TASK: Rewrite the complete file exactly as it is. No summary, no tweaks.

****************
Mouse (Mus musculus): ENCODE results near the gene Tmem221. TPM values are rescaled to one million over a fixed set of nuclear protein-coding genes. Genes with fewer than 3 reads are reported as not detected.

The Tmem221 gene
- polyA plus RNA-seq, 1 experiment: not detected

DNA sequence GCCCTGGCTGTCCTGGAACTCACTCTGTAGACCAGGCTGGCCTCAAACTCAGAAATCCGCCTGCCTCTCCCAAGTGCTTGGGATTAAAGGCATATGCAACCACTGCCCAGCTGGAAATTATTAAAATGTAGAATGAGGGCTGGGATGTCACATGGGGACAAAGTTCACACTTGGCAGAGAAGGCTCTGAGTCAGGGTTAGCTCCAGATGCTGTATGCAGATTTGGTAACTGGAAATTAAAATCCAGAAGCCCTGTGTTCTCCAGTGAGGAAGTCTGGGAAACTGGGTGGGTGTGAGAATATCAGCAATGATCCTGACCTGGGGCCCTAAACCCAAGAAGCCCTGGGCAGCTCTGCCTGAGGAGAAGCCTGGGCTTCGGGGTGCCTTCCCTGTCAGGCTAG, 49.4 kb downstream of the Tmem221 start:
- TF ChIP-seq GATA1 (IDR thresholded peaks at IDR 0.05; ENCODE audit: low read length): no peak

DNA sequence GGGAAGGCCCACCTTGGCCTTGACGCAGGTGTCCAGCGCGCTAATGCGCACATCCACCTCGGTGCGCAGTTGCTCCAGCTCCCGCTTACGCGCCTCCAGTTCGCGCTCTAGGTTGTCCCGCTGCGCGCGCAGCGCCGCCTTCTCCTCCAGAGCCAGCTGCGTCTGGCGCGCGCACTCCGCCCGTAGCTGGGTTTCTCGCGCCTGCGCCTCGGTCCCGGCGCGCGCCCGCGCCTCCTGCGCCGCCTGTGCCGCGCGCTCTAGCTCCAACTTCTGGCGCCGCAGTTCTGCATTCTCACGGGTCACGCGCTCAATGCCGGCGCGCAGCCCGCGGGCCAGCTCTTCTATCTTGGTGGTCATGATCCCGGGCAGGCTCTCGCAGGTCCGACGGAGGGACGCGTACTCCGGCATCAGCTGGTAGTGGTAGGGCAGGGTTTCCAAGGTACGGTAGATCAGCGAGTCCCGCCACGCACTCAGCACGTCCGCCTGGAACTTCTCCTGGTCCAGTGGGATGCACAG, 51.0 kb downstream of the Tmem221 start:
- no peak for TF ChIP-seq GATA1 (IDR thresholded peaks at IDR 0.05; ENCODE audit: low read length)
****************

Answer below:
Mouse (Mus musculus): ENCODE results near the gene Tmem221. TPM values are rescaled to one million over a fixed set of nuclear protein-coding genes. Genes with fewer than 3 reads are reported as not detected.

The Tmem221 gene
- polyA plus RNA-seq, 1 experiment: not detected

DNA sequence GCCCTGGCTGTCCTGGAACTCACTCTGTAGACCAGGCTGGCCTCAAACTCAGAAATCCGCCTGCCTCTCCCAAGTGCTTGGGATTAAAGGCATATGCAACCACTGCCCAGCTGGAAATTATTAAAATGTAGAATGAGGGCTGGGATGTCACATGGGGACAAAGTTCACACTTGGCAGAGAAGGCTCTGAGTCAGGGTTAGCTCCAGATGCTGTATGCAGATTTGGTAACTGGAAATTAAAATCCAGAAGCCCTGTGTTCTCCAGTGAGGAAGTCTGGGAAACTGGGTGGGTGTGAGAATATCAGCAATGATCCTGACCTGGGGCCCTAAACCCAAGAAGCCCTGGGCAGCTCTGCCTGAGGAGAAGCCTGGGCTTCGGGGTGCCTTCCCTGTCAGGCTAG, 49.4 kb downstream of the Tmem221 start:
- TF ChIP-seq GATA1 (IDR thresholded peaks at IDR 0.05; ENCODE audit: low read length): no peak

DNA sequence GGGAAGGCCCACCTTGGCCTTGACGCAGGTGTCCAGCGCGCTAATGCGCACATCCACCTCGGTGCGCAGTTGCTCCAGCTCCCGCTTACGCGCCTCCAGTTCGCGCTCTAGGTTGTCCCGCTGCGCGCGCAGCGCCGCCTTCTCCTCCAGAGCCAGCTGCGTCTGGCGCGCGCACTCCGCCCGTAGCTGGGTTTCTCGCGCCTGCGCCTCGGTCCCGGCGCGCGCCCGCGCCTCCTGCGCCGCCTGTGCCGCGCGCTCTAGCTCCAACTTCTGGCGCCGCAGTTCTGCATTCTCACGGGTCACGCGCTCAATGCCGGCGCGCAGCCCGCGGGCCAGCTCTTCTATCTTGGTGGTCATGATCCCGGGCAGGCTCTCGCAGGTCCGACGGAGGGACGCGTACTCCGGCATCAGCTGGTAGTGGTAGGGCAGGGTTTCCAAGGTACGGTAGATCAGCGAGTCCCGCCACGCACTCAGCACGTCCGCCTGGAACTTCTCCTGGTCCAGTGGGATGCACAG, 51.0 kb downstream of the Tmem221 start:
- no peak for TF ChIP-seq GATA1 (IDR thresholded peaks at IDR 0.05; ENCODE audit: low read length)